Historically speaking, people have usually not had the influence they need to have on societies without the right to vote, and however much you can argue, and I would also agree that there are many other forms of power that are more important than the right to vote, going back in time through women and the poor, racial minorities, non-rich men, and non-aristocratic. Generally speaking, you have very little ability to influence your society, even as a democracy, unless you have the right to vote, and it's partly a symbolic thing that you're considered a first-class citizen, a full member of society who deserves the political arena, but partly it is actually a real that you actually really can change policies. So since women got the right to vote, all kinds of policies have had to change around being pregnant and being able to work or domestic violence or equal pay, you know, of course, they certainly haven't been as successful as they need to be, they haven't completely overturned the power dynamics of patriarchy, but without the right to vote, women today will be in totally different situation than they were 100 years ago, so that's part of the argument I'm making in my book about called give children the vote. Let me just lay out the three main points in this book. So one of them is, I know I'd like to come back to history at all, but one of them is that we tend to think as adults that history has always had the same form of voting, or the same form of democracy, and just more and more people got it, but that's completely not true. When the US was founded, for example, only very rich white men owned land. Land-owning men were allowed to vote, and that was borrowed from the English parliamentary system that grew out of it, and it was the same in England, France, and other places at the time which had democracies, which wasn't very many pleased. That was 6% of the population. So, what did they think democracy was if they convinced that it was only this very tiny portion of the population who could vote, not women, not minorities, not poor people, and anybody who didn't own land? They viewed democracy very, very differently than we view democracy today. Basically, they viewed it as a gentleman's agreement, you know, as to how to proceed with things, because gentlemen are the ones educated and rational enough to make the right decision, when poor men got the vote for different reasons. This was in response to the rise of industrialization and the proletariat and the idea that there's a public sphere that lots of people belong to who are male. When minorities got the vote, there were ideas of needing diverse voices or whatever in a democracy or not, at least not being able to leave them out. When women got the vote, the idea eventually developed that they should be individual adults who get the vote no matter who they are, no matter their circumstances, because they're competent to vote. So the result is that we even though of course, nothing against women having the right to vote, but we now tend to think of democracy as an adult proceeding, we tend to think, okay, so it's ruled by the people who are each individually competent to vote, and so the primary objection to children voting is, well, they're not adults, they're not competent to vote, and so this brings me to my second point, which is my argument against this competence argument. I think it's the wrong measure for who should get to vote. If you want to have a democracy, at least, if you want to have a healthy, functioning, good democracy, because if you think about it, a lot of adults are not actually very competent to vote. It's not a very good description of an adult. If you have severe dementia, you can vote. Someone can fill in your ballot for you, and if you say Abraham Lincoln, they have to write down Abraham Lincoln and send it in, and there are adults with severe mental illnesses, there are adults who are just don't understand anything about politics, and there are adults who buy conspiracy theories and watch the media that's crazy. It is not a requirement for adults to be competent to vote, so adultness and competency are not the same things. And then, of course, as we've been discussing, there are lots of children who are very competent. Greta Thunberg can't vote, I give the example of Xiuhtezcatl Martinez, who is a US Aztec child who since the age of six, has been writing protest songs and protesting on climate change. He hasn't had the right to vote at all, and yet he understands much more about the environmental issues than I do, and has a much more interesting perspective than I. So this age of 18 is both over and under determinative, and so I tried to explore what the competence to vote should be then. What is the real competence to vote? And if you work backwards from what is democracy meant to accomplish, which is to hold the representatives accountable to all the people, you know, we the people, then the real competence to vote comes down to, you know, do you understand what it means to vote? Do you understand your own political ideas? And do you understand what the choices that you're voting for? You know, Donald Trump versus Joe Biden. Do you understand the difference between those two things? That should be it. You shouldn't add any more criteria to that. Just as we learned with the Jim Crow South voting, you can't add competence requirements above what's minimally necessary, otherwise, you start imposing bias on the system, and all of those can be basically encapsulated by the desire to vote. If you want to vote, you already think of yourself as someone with a political life and a different set of ideas and other people, and you want to make a choice, democratically speaking, that would make for a much healthier democracy, so anyone who wants to vote, in my opinion, should have the right to vote, and that should be the competence bar, but the other argument I made in the process of writing this book, I thought that the second argument was the main argument, but I realized that, actually no, that this third argument is the main argument, and the third argument is that it would make societies much better for everybody, not just children, but adults as well. Again, as historically, societies became much better when women got the right to vote and men led much better lives, and the reason for this is that the genius of democracy, if you will, I mean, I'm not saying not that it always worked, but compared to the other alternatives, the genius of democracy is that the more voices you have, the more input you have into political decisions, the better those decisions are going to be. I think it's obvious for children, you know, there's going to be more attention to children's health needs, their funding of education, what education does, whether education is working or not, what its goals are, children's lives and families and the protections they need, and freedoms they need, and families and children's economic well-being. Children in almost every society are the poorest group, and the younger you get, the poorer you are. That would be something that politicians would at least have to give some thought to because they might lose their jobs if they don't. And then, you know, people sometimes object well, children will then have the rights to marry and drive and all that other kind of stuff. So they'll actually be worse off. But there's lots of rights that people have that are independent of their right to vote. People over 65 have the right to vote and rights to Social Security. There’s ages for different things. The difference with voting is that I argue that it's more like freedom of speech than the freedom to marry because the freedom of speech doesn't cause you any immediate harm if you exercise it. It's just a basic human right, but the freedom to marry, you could be harmed significantly by that If you got married at the age of three or driving would cause mayhem, you know, on the roads if a three-year-old could drive, but if a three-year-old can vote, it doesn't hurt anybody. But for adults, you know, imagine being a teacher who lives in a society where your representatives are making policies that respond to children as well as just adults. You would probably find yourself better paid, better funded, better supported, and not forced to produce capitalists that rich adults think you're supposed to be producing. The health system, you know, doctors would be able to treat children on an equal basis to everybody else. Pediatricians, I do a lot of work with pediatricians. I have a pediatrician friend who's written a chapter for a book about voting called Nina Modi. She's the president of the British Medical Association. She argues for children's voting on health grounds that children's health would be much better off, but also adults' health would be healthier as well, you will grow up being healthier, therefore you will be healthier for your life. What does an economist involved in all of this as well, who argues for chosen voting on economic grounds that politicians would start making long-term economic choices instead of just short-term economic choices, just like with climate change, they would start taking that more seriously. So parents too, I argue, if you lived under a regime where politicians were listening to the experiences of children and trying to take them seriously, you'd be much more likely, for example, to have parental leave or supportive, you know, after school programs or things to do with your children and funding for museums and things of that nature and playgrounds. And the reason for this is that we're not just individuals who are isolated from each other, we are, in fact, interdependent on each other as children, teachers, and so children would make democracy an interdependent political system and not the current neoliberal system we have.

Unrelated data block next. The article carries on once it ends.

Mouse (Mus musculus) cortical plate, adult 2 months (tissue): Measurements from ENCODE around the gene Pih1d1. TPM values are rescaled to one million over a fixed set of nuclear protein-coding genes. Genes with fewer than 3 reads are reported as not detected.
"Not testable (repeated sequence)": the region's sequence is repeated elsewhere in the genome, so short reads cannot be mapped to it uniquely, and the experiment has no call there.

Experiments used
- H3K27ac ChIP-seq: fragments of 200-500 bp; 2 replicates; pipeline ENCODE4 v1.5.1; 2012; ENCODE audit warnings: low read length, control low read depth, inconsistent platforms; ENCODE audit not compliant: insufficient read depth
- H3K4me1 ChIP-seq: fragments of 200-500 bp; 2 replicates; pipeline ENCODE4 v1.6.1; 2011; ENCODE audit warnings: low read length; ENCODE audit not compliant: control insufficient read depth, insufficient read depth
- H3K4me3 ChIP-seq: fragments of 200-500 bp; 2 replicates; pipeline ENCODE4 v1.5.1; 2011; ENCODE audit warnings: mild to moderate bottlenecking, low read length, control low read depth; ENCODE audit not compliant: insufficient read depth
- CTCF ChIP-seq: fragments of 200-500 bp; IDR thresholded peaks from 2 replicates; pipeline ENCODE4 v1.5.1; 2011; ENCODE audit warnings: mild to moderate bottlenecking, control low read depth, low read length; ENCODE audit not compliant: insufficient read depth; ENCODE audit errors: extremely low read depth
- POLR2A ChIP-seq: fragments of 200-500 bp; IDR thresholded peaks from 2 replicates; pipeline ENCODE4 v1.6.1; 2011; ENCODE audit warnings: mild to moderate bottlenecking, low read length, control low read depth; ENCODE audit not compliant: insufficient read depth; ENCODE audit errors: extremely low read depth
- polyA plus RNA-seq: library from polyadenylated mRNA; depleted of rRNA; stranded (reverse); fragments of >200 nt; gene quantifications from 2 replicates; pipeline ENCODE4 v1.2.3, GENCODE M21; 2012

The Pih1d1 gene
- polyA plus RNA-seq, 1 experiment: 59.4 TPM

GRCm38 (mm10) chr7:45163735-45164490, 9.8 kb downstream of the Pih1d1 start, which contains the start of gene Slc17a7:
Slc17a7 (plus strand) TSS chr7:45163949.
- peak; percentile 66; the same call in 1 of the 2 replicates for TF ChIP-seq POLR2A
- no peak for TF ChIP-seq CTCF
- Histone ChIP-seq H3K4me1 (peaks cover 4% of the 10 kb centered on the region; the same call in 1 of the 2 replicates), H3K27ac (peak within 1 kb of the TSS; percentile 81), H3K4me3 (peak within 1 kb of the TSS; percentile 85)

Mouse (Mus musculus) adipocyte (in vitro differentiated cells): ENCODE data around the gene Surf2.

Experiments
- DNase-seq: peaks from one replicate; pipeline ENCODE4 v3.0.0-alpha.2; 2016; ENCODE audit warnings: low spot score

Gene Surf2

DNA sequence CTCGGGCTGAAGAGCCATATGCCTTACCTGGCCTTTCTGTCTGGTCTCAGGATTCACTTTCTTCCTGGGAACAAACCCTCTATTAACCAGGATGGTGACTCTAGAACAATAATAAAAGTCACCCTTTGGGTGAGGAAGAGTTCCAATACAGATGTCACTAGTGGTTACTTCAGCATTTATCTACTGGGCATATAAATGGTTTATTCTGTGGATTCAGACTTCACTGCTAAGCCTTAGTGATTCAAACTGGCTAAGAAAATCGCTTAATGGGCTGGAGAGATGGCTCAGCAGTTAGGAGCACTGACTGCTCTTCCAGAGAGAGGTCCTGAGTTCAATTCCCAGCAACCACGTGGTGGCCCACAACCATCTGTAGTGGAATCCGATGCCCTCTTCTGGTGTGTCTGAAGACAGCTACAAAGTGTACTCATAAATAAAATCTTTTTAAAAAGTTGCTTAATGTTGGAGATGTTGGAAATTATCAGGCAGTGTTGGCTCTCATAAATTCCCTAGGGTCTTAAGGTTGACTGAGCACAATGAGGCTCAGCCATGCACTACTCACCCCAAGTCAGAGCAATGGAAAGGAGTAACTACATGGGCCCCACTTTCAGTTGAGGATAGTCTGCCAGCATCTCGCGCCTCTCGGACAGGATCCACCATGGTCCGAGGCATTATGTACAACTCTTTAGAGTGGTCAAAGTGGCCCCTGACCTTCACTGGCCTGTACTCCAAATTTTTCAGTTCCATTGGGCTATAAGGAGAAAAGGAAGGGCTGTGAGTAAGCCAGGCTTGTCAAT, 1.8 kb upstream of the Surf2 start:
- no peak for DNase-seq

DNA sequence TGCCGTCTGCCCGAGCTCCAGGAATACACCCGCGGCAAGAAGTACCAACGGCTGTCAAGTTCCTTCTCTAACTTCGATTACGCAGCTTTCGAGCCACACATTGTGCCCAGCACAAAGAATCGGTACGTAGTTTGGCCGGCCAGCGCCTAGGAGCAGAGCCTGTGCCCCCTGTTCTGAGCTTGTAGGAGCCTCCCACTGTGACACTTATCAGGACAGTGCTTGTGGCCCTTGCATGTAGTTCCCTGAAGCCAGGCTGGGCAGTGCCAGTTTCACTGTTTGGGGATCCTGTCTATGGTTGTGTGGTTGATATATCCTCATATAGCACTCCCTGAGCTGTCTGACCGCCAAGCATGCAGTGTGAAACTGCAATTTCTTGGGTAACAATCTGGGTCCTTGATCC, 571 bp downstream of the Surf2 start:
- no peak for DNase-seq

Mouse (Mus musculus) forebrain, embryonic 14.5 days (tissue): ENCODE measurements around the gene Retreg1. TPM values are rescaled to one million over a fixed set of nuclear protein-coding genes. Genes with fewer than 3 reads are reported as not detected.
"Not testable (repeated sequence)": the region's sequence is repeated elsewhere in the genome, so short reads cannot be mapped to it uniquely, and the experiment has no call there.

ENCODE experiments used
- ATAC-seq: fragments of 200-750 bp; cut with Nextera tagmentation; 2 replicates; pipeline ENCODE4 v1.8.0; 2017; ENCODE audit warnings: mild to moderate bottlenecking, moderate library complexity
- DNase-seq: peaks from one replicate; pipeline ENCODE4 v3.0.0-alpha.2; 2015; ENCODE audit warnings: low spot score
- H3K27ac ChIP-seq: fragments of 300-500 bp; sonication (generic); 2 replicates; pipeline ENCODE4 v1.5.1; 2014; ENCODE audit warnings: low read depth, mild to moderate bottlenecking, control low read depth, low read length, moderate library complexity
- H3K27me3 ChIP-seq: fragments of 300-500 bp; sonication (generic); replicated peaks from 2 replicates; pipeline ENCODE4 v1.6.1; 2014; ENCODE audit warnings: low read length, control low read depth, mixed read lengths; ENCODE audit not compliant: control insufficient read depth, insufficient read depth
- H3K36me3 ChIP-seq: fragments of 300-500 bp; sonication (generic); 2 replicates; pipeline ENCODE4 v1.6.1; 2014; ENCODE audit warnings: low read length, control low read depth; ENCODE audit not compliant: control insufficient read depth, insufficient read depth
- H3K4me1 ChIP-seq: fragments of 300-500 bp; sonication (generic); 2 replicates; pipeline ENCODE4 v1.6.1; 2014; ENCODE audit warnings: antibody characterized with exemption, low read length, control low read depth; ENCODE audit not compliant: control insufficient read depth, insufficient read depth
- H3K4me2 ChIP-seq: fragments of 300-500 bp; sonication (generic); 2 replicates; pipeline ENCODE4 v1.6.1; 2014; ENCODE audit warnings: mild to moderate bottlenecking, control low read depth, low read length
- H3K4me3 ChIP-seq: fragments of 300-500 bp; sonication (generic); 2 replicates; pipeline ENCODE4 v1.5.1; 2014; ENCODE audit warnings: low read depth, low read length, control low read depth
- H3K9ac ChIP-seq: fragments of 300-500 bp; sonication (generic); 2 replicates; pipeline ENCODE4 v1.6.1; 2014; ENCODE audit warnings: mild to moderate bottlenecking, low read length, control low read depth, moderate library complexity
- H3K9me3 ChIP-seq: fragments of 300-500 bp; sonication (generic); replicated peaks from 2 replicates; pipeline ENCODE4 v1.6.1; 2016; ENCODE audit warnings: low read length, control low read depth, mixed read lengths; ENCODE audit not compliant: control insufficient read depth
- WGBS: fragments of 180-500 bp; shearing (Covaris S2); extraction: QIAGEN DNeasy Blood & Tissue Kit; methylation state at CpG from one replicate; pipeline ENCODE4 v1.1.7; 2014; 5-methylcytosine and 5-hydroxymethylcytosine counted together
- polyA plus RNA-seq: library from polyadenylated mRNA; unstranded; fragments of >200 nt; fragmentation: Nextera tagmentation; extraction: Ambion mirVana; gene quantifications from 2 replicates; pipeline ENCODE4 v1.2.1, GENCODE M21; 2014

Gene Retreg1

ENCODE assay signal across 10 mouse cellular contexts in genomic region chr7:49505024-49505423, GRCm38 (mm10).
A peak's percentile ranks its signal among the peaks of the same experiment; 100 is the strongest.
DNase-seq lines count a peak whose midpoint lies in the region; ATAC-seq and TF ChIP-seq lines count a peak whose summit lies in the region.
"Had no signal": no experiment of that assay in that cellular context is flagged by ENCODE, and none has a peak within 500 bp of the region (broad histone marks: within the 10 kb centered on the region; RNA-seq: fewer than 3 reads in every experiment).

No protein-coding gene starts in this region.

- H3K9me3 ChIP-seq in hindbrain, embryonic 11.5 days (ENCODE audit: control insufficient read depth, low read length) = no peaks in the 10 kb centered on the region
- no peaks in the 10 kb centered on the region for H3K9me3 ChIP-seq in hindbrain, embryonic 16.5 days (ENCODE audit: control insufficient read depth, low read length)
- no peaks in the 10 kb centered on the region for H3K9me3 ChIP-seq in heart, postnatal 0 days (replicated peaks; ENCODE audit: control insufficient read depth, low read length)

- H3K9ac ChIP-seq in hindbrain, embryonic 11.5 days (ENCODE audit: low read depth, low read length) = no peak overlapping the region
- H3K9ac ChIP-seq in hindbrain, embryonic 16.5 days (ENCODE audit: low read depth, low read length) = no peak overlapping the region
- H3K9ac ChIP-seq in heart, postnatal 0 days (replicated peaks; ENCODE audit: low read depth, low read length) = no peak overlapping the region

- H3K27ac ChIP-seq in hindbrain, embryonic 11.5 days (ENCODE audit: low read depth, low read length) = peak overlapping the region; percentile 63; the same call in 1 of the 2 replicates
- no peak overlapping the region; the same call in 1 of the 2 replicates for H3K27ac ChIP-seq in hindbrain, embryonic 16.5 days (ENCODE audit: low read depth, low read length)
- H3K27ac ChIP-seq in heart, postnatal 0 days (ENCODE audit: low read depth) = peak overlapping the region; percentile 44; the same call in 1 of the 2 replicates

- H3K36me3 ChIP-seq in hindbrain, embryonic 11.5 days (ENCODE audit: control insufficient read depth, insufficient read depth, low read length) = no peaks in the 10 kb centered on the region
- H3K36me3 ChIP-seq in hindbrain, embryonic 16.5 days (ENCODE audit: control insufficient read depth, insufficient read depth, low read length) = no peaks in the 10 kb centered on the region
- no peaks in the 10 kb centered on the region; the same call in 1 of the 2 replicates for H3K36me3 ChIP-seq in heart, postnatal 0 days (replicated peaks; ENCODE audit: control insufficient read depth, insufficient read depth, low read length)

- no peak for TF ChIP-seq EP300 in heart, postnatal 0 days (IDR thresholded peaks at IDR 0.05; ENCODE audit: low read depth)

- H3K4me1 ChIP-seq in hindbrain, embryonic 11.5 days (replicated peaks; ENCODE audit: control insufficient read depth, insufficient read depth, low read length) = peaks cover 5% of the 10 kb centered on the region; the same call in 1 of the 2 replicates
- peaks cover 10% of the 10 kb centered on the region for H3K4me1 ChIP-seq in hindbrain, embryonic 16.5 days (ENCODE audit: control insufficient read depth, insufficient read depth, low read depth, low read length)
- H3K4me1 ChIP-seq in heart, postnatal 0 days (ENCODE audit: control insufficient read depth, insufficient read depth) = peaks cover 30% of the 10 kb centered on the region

Jen Lumanlan: